Archive for the ‘Study’ Category

Retro-reading RailsSpace, part 2: link_to and Friends

March 15, 2009

This is Part 2 in my series Retro-reading RailsSpace. Despite the book being slightly out of date, and geared toward beginners, it’s a classic. I’m reading it (finally) and posting what I learn.

link_to has friends: link_to_if, link_to_unless, and link_to_unless_current

link_to has useful variations:

  • link_to_if: only make the name linked if the first param equates to true.
  • link_to_unless: only make the name linked if the first param equates to false.
  • link_to_unless_current: don’t create the link if it leads to the page you’re already on.

The first two take an extra parameter, prepended to the parameter list. That parameter is a conditional that needs to equate to true or false. link_to_unless_current doesn’t need an extra parameter, because it already knows what to look for. Here are some examples:

# user types: member, moderator, admin #

# generate a link only if the user is admin #
link_to_if current_user.admin?, 'admin', admin_path

# generate a link only if the user is NOT admin #
link_to_unless current_user.admin?, 'request admin status', request_admin_path

# generate this link only if we're not already on this page #
link_to_unless_current 'help', help_path

By default, all of these will display the same text you would have seen in the link, just not linked, if their conditions aren’t met. But that wouldn’t work too well for the admin/non-admin links, because we’d really rather hide them altogether. You can do this by passing in a block. With a block, you can respond to unmet conditions however you’d like. If the condition is NOT met, the link is not created, and the block is executed instead. The fun part is, that block can contain a link itself!

# generate an admin link, or request link, whichever is needed #
link_to_if current_user.admin?, 'admin', admin_path do
  link_to 'request admin status', request_admin_path
end

This might be handy, and I didn’t know it existed before RailsSpace.

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Retro-reading RailsSpace: Symbols vs. Strings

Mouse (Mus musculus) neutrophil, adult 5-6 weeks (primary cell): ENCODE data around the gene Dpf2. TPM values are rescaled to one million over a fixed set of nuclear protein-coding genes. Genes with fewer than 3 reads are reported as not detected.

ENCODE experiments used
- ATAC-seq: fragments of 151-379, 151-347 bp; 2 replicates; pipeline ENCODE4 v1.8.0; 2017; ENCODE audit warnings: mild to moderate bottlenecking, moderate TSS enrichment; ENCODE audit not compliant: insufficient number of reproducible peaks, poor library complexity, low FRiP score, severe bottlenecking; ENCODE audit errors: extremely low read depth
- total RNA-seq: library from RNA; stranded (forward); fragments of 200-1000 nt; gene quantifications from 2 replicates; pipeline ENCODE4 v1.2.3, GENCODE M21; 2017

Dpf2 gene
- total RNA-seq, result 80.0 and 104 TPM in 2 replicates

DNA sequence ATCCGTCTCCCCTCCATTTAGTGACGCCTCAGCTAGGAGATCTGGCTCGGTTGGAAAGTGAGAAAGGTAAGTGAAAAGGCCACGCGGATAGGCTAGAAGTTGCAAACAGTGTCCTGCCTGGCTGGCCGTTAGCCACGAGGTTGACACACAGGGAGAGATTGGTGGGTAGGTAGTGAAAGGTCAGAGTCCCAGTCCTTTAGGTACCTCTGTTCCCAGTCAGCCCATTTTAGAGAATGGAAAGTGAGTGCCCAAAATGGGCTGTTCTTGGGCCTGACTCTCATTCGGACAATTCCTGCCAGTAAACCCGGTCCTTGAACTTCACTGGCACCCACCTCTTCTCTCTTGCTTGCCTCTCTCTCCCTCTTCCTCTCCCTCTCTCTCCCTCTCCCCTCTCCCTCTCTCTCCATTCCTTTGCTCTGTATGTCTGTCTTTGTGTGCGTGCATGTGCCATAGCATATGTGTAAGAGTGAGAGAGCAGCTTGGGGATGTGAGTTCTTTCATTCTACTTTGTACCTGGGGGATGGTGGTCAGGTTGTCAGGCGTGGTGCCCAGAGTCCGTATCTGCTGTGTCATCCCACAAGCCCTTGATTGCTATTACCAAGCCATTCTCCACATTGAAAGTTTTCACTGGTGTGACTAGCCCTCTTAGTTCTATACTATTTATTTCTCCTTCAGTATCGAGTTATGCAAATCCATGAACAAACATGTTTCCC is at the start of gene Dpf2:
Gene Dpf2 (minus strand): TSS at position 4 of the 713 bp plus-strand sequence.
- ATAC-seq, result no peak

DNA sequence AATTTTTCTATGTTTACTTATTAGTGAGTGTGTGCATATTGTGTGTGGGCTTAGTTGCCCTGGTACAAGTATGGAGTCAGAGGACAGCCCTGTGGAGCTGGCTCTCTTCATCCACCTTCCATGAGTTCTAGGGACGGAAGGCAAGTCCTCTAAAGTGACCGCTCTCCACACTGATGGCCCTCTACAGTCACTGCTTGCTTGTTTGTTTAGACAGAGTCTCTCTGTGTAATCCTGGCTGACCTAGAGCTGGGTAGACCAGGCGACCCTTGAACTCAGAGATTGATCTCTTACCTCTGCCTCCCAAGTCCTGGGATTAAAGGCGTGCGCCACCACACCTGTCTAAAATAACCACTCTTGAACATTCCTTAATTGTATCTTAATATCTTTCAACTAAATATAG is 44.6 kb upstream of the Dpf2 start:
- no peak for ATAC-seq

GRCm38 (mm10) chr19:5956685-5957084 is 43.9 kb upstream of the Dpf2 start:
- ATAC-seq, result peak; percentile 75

March 15, 2009

I’ve started reading RailsSpace by Michael Hartl and Aurelius Prochazka. This 600 page book serves as a tutorial of Ruby on Rails that walks through building a social network, and you get to learn both virtually from scratch.

I put off reading this book for a couple reasons. It’s slightly outdated, and I’m not a beginner. But it’s a classic, and I was sure I’d pick up some new tricks along the way. I was right. I plan to keep reading, and chronical the things I learn.

Like most Ruby on Rails developers, I learned Ruby through Rails. While I’ve devoted more time to studying Ruby itself lately, it’s no surprise that my first lesson is Ruby-based. Symbols and Strings can often seem interchangeable, and convention tells us when it’s better to use one or the other. But now I know why.

Symbols are more efficient than strings, especially as hash keys. They lack most of the methods that weigh down a String object. In fact, a Ruby Symbol has just 12 documented methods – most of which handle conversion to a different format (#to_i, #to_s, etc). Strings, on the other hand, have over 10 times as many.

Symbol comparison is particularly speedy because symbols are added to a special (non-database) table, and looked up from there. Strings, on the other hand, compare character-by-character to determine if there is a match.

Let’s check it out in irb:

irb(main):001:0> "test".object_id
=> -605722338
irb(main):002:0> "test".object_id
=> -605736908
irb(main):003:0> :test.object_id
=> 83778
irb(main):004:0> :test.object_id
=> 83778

Aha! Two anonymous strings (not assigned to anything) are actually different objects, and their contents have to be compared to see if they’re equivalent. Calling :test, however, points to the same object no matter where it appears in your code.

So all Ruby has to do is verify if the two symbols being compared are, in fact, the same object. Comparing symbols is more like comparing integers than comparing strings, and that translates to speed in hash lookups, among other things.

If you’re really bored, you can read my unscientific test below.

Unscientific Test

I loaded one hash with 10,000 string keys (‘jaime1’ through ‘jaime10000’) and another hash with 10,000 symbol keys (:jaime1 through :jaime10000). Doing 3 million hash lookups took 14 cursor blinks on the hash with string keys. The same lookups took only 9.5 cursor blinks with symbol keys. See, I told you it wasn’t very scientific, but it did show about 33% speedier lookups with symbols.

Here’s the irb session:

# loading first hash with string keys #
string_hash = {}
10000.times {|i| string_hash["jaime#{i}"] = "jaime#{i}"}

# loading second hash with symbol keys #
symbol_hash = {}
10000.times {|i| symbol_hash[:"jaime#{i}"] = "jaime#{i}"}

# 3 milllion lookups on string-keyed hash: 14 cursor blinks #
1000000.times { string_hash['jaime1977']; string_hash['jaime429']; string_hash['jaime5000'] }

# 3 million lookups on symbol-keyed hash: 9.5 cursor blinks #
1000000.times { symbol_hash[:jaime1977]; symbol_hash[:jaime429]; symbol_hash[:jaime5000] }